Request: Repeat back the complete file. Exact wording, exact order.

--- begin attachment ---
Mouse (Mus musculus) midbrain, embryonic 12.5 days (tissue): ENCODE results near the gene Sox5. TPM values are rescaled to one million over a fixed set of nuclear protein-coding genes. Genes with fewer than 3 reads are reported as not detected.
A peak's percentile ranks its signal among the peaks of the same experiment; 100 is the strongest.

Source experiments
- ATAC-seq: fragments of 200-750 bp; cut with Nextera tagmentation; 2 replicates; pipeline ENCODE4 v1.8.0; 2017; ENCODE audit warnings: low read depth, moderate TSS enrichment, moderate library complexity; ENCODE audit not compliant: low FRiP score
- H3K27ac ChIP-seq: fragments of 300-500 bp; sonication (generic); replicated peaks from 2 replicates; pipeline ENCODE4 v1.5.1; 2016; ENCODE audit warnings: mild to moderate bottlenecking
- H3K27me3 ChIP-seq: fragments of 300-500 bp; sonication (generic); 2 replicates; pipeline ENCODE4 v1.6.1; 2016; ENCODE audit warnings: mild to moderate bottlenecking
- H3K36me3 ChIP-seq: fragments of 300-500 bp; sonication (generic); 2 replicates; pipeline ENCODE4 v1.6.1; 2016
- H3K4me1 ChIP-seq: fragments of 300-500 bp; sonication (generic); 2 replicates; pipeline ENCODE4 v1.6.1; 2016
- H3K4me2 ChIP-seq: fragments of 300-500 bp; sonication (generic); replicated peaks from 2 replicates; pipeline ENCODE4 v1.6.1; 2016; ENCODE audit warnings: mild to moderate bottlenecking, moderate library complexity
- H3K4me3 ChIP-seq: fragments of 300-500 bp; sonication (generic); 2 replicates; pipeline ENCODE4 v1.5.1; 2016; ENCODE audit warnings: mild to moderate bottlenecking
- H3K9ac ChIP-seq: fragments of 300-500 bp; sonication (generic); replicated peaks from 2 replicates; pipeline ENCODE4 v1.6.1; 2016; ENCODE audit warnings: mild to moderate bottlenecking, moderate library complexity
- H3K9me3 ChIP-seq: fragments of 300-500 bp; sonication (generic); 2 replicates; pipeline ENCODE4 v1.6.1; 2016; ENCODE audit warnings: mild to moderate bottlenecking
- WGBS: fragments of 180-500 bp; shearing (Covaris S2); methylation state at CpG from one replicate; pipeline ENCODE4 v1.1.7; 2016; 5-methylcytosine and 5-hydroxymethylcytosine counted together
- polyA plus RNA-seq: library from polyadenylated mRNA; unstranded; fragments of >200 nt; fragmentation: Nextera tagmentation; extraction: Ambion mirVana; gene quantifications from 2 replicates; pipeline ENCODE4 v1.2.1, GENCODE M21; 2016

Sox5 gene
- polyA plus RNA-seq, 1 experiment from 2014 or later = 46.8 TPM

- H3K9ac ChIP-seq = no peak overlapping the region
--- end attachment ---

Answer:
Mouse (Mus musculus) midbrain, embryonic 12.5 days (tissue): ENCODE results near the gene Sox5. TPM values are rescaled to one million over a fixed set of nuclear protein-coding genes. Genes with fewer than 3 reads are reported as not detected.
A peak's percentile ranks its signal among the peaks of the same experiment; 100 is the strongest.

Source experiments
- ATAC-seq: fragments of 200-750 bp; cut with Nextera tagmentation; 2 replicates; pipeline ENCODE4 v1.8.0; 2017; ENCODE audit warnings: low read depth, moderate TSS enrichment, moderate library complexity; ENCODE audit not compliant: low FRiP score
- H3K27ac ChIP-seq: fragments of 300-500 bp; sonication (generic); replicated peaks from 2 replicates; pipeline ENCODE4 v1.5.1; 2016; ENCODE audit warnings: mild to moderate bottlenecking
- H3K27me3 ChIP-seq: fragments of 300-500 bp; sonication (generic); 2 replicates; pipeline ENCODE4 v1.6.1; 2016; ENCODE audit warnings: mild to moderate bottlenecking
- H3K36me3 ChIP-seq: fragments of 300-500 bp; sonication (generic); 2 replicates; pipeline ENCODE4 v1.6.1; 2016
- H3K4me1 ChIP-seq: fragments of 300-500 bp; sonication (generic); 2 replicates; pipeline ENCODE4 v1.6.1; 2016
- H3K4me2 ChIP-seq: fragments of 300-500 bp; sonication (generic); replicated peaks from 2 replicates; pipeline ENCODE4 v1.6.1; 2016; ENCODE audit warnings: mild to moderate bottlenecking, moderate library complexity
- H3K4me3 ChIP-seq: fragments of 300-500 bp; sonication (generic); 2 replicates; pipeline ENCODE4 v1.5.1; 2016; ENCODE audit warnings: mild to moderate bottlenecking
- H3K9ac ChIP-seq: fragments of 300-500 bp; sonication (generic); replicated peaks from 2 replicates; pipeline ENCODE4 v1.6.1; 2016; ENCODE audit warnings: mild to moderate bottlenecking, moderate library complexity
- H3K9me3 ChIP-seq: fragments of 300-500 bp; sonication (generic); 2 replicates; pipeline ENCODE4 v1.6.1; 2016; ENCODE audit warnings: mild to moderate bottlenecking
- WGBS: fragments of 180-500 bp; shearing (Covaris S2); methylation state at CpG from one replicate; pipeline ENCODE4 v1.1.7; 2016; 5-methylcytosine and 5-hydroxymethylcytosine counted together
- polyA plus RNA-seq: library from polyadenylated mRNA; unstranded; fragments of >200 nt; fragmentation: Nextera tagmentation; extraction: Ambion mirVana; gene quantifications from 2 replicates; pipeline ENCODE4 v1.2.1, GENCODE M21; 2016

Sox5 gene
- polyA plus RNA-seq, 1 experiment from 2014 or later = 46.8 TPM

- H3K9ac ChIP-seq = no peak overlapping the region